A study co-authored by Sonali Rajan, Associate Professor of Health Education and led by Jonathan Jay, an Assistant Professor with the Boston University School of Public Health and Rachel Martin at Boston University’s RISE Lab – shows Black children have been disproportionately exposed to firearm violence in their communities and that this exposure only increased following the onset of the COVID-19 pandemic.

Analyzing U.S. Census tracts and the 2015-21 Gun Violence Archive, this team of researchers concluded that Black children prior to the pandemic encountered shooting violence at a rate 4.44 times higher than peers residing in non-Hispanic, white communities.

Further study determined the risk of a Black child being exposed to violence was 1.12 times greater after COVID upended lives worldwide.

“These findings highlight the importance of firearm violence exposure as a source of racial inequity starting in childhood, the importance of surveillance to track child exposure to firearm violence, and the need for substantial investments in specific policies and programs that prevent violence and mitigate the consequences of exposure to firearm violence,” the authors write.

(Photo: TC Archives) 

Rajan says the paper illustrates the place racism occupies at the intersection of two public health crises – gun violence and COVID-19.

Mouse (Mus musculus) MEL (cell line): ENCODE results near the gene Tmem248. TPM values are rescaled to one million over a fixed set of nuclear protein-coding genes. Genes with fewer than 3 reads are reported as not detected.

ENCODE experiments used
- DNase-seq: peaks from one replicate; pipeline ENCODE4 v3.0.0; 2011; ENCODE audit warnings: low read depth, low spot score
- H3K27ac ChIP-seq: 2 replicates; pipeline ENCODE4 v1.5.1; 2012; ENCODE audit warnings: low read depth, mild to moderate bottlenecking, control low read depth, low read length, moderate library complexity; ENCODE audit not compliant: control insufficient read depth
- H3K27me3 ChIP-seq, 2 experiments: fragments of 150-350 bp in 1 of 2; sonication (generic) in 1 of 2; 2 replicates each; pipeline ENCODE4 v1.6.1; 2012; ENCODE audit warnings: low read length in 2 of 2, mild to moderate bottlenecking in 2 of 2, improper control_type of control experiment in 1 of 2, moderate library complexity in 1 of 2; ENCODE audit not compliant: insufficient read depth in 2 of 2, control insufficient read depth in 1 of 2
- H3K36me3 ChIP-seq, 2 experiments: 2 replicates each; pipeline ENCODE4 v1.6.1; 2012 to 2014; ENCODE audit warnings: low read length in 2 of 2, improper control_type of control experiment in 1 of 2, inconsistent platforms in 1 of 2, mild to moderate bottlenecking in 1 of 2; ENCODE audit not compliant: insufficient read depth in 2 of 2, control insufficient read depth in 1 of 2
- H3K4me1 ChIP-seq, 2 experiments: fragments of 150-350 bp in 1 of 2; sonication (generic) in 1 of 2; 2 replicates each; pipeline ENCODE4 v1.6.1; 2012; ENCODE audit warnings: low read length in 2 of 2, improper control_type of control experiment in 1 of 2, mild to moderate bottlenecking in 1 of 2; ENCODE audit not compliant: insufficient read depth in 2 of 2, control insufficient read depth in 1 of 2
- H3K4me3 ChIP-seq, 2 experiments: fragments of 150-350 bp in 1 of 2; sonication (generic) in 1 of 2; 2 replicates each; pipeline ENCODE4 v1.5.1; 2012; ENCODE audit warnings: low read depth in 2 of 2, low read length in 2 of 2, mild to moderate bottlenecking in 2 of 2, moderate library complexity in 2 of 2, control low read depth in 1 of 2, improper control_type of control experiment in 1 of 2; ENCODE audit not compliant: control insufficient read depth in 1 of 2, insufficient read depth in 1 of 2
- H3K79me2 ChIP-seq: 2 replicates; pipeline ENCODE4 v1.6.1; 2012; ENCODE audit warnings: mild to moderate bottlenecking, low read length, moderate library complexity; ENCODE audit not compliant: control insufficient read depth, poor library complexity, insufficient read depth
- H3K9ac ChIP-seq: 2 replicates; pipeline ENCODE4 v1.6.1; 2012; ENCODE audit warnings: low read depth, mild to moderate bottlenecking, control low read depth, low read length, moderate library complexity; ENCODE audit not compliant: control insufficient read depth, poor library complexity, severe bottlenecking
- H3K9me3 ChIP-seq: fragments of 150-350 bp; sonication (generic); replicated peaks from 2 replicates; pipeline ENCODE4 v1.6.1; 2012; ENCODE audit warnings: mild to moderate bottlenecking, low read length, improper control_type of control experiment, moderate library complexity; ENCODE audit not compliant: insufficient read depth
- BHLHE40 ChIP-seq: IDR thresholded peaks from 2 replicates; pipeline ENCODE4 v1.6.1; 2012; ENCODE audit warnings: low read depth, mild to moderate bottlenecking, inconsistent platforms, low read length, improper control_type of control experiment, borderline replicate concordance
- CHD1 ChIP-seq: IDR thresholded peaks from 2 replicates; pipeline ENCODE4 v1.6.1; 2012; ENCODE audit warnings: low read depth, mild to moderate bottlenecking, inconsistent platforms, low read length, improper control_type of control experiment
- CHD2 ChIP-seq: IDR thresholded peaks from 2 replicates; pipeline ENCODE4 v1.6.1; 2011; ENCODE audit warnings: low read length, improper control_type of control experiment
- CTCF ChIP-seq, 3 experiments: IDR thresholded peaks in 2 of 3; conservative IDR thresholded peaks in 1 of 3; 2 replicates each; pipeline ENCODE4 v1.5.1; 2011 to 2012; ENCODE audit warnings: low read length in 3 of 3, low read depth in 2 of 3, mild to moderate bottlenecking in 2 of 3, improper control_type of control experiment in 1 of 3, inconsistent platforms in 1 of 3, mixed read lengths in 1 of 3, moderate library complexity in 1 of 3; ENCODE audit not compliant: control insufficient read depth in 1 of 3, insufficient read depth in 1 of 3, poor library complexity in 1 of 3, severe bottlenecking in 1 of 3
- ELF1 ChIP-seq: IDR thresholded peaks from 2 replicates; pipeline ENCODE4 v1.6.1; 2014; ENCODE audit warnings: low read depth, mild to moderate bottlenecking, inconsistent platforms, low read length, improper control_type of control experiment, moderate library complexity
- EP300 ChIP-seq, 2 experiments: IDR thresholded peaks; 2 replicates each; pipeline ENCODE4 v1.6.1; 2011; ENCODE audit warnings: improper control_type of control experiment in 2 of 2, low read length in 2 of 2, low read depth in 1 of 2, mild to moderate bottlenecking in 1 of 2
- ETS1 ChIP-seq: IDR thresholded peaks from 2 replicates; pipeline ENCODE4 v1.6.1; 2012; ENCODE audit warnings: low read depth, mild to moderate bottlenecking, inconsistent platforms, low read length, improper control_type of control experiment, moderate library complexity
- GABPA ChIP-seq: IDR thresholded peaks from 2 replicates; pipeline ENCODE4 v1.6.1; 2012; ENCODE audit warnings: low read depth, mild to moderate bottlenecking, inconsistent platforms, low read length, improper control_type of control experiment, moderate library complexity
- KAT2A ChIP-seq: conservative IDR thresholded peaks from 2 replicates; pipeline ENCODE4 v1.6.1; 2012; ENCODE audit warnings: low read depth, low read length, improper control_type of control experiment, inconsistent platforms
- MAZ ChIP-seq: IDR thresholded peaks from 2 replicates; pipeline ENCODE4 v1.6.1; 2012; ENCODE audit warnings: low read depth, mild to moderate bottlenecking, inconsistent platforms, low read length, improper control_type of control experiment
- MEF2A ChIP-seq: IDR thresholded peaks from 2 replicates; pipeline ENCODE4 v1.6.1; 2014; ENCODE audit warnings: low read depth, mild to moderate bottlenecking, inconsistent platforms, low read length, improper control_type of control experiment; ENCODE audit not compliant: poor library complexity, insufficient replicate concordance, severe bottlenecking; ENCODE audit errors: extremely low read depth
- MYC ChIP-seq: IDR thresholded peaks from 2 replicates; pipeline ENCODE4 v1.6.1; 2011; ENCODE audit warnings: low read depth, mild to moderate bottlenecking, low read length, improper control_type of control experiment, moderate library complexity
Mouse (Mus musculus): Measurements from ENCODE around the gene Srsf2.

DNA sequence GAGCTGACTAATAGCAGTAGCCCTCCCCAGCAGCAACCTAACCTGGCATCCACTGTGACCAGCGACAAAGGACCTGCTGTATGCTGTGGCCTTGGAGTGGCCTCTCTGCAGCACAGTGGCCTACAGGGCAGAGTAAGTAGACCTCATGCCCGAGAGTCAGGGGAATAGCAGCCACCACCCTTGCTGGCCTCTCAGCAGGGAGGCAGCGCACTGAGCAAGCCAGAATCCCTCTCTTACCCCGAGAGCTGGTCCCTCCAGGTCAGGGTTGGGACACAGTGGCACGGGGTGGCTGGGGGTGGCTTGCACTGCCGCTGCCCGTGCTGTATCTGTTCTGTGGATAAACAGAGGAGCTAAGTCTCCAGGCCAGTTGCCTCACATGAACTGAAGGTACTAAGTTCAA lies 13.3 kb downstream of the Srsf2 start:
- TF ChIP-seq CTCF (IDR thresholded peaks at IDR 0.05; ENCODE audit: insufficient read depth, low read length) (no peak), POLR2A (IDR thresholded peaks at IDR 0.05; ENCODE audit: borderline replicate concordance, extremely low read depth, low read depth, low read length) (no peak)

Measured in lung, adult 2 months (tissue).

“We see in this study how Black children, in particular, are being disproportionately impacted by gun violence,” said Rajan, a leading scholar-advocate on firearm cause and prevention.

“Then we lay on top of that how many of these same children have also been disproportionately impacted by COVID-19. It is heart-wrenching.”

“Racial Disparities in Child Exposure to Firearm Violence Before and During COVID-19” was published in the August 2022 issue of the American Journal of Preventive Medicine.

Rajan said increases in pandemic era firearm violence were not unexpected given a reported substantial uptick in gun sales that paralleled widespread loss of life, economic uncertainty and political upheaval.

But the paper presents “stark” evidence of the disproportionate and extenuating impact visited upon children of color by a virus that killed or sickened an estimated quarter of a million Black parents.

The findings dovetail with the work of the Scientific Union for the Reduction of Gun Violence (SURGE), a Columbia University-wide collaboration that is generating new science to effectively address firearm violence in communities across the U.S. and via a multilayered approach that utilizes effective policies, community and school investments, and evidence-informed interventions.

“The paper highlights the urgency with which we should be tackling the issue of gun violence,” says Rajan, a co-founder of SURGE. “[This research] shows more than ever the need for solutions that contribute to the collective well-being of children across the nation in a meaningful way.”